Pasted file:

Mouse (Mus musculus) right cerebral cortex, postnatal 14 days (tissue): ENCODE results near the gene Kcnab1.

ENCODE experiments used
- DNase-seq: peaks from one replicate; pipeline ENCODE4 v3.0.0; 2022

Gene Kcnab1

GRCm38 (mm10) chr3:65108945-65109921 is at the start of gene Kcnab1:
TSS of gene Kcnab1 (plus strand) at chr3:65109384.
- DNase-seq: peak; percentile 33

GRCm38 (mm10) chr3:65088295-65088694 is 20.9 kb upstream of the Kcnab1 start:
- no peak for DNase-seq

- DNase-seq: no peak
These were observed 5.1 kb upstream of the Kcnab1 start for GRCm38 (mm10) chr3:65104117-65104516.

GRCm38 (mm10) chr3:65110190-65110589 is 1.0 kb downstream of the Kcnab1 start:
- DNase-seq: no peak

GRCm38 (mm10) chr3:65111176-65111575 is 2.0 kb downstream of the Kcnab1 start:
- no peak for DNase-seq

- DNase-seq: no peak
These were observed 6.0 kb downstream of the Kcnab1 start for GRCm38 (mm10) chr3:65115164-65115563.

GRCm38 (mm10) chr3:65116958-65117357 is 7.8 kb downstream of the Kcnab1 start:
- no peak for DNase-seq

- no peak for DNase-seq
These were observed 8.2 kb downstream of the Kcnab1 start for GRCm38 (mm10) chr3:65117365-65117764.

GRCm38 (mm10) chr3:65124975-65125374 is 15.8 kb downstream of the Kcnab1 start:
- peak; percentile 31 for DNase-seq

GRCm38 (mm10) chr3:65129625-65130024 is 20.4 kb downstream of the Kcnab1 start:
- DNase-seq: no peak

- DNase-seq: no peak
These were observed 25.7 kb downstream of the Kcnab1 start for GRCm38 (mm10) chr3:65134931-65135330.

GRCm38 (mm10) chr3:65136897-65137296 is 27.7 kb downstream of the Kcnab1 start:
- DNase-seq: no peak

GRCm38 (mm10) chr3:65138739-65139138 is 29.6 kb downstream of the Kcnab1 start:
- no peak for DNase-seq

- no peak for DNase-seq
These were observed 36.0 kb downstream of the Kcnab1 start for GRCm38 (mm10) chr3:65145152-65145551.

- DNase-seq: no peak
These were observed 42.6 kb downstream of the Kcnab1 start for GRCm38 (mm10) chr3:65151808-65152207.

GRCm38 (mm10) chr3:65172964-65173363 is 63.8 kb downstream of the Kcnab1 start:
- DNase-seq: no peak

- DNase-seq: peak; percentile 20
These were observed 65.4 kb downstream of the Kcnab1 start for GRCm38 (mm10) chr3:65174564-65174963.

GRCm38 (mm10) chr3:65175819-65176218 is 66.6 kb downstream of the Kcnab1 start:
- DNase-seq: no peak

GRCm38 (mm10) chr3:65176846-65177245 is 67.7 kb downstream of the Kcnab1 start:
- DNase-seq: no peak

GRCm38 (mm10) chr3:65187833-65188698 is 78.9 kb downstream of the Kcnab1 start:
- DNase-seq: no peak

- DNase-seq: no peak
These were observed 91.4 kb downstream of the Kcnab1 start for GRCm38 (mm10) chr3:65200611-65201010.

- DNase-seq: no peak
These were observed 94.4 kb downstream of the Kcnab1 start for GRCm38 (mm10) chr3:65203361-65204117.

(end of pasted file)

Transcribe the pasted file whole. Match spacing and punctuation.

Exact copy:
Mouse (Mus musculus) right cerebral cortex, postnatal 14 days (tissue): ENCODE results near the gene Kcnab1.

ENCODE experiments used
- DNase-seq: peaks from one replicate; pipeline ENCODE4 v3.0.0; 2022

Gene Kcnab1

GRCm38 (mm10) chr3:65108945-65109921 is at the start of gene Kcnab1:
TSS of gene Kcnab1 (plus strand) at chr3:65109384.
- DNase-seq: peak; percentile 33

GRCm38 (mm10) chr3:65088295-65088694 is 20.9 kb upstream of the Kcnab1 start:
- no peak for DNase-seq

- DNase-seq: no peak
These were observed 5.1 kb upstream of the Kcnab1 start for GRCm38 (mm10) chr3:65104117-65104516.

GRCm38 (mm10) chr3:65110190-65110589 is 1.0 kb downstream of the Kcnab1 start:
- DNase-seq: no peak

GRCm38 (mm10) chr3:65111176-65111575 is 2.0 kb downstream of the Kcnab1 start:
- no peak for DNase-seq

- DNase-seq: no peak
These were observed 6.0 kb downstream of the Kcnab1 start for GRCm38 (mm10) chr3:65115164-65115563.

GRCm38 (mm10) chr3:65116958-65117357 is 7.8 kb downstream of the Kcnab1 start:
- no peak for DNase-seq

- no peak for DNase-seq
These were observed 8.2 kb downstream of the Kcnab1 start for GRCm38 (mm10) chr3:65117365-65117764.

GRCm38 (mm10) chr3:65124975-65125374 is 15.8 kb downstream of the Kcnab1 start:
- peak; percentile 31 for DNase-seq

GRCm38 (mm10) chr3:65129625-65130024 is 20.4 kb downstream of the Kcnab1 start:
- DNase-seq: no peak

- DNase-seq: no peak
These were observed 25.7 kb downstream of the Kcnab1 start for GRCm38 (mm10) chr3:65134931-65135330.

GRCm38 (mm10) chr3:65136897-65137296 is 27.7 kb downstream of the Kcnab1 start:
- DNase-seq: no peak

GRCm38 (mm10) chr3:65138739-65139138 is 29.6 kb downstream of the Kcnab1 start:
- no peak for DNase-seq

- no peak for DNase-seq
These were observed 36.0 kb downstream of the Kcnab1 start for GRCm38 (mm10) chr3:65145152-65145551.

- DNase-seq: no peak
These were observed 42.6 kb downstream of the Kcnab1 start for GRCm38 (mm10) chr3:65151808-65152207.

GRCm38 (mm10) chr3:65172964-65173363 is 63.8 kb downstream of the Kcnab1 start:
- DNase-seq: no peak

- DNase-seq: peak; percentile 20
These were observed 65.4 kb downstream of the Kcnab1 start for GRCm38 (mm10) chr3:65174564-65174963.

GRCm38 (mm10) chr3:65175819-65176218 is 66.6 kb downstream of the Kcnab1 start:
- DNase-seq: no peak

GRCm38 (mm10) chr3:65176846-65177245 is 67.7 kb downstream of the Kcnab1 start:
- DNase-seq: no peak

GRCm38 (mm10) chr3:65187833-65188698 is 78.9 kb downstream of the Kcnab1 start:
- DNase-seq: no peak

- DNase-seq: no peak
These were observed 91.4 kb downstream of the Kcnab1 start for GRCm38 (mm10) chr3:65200611-65201010.

- DNase-seq: no peak
These were observed 94.4 kb downstream of the Kcnab1 start for GRCm38 (mm10) chr3:65203361-65204117.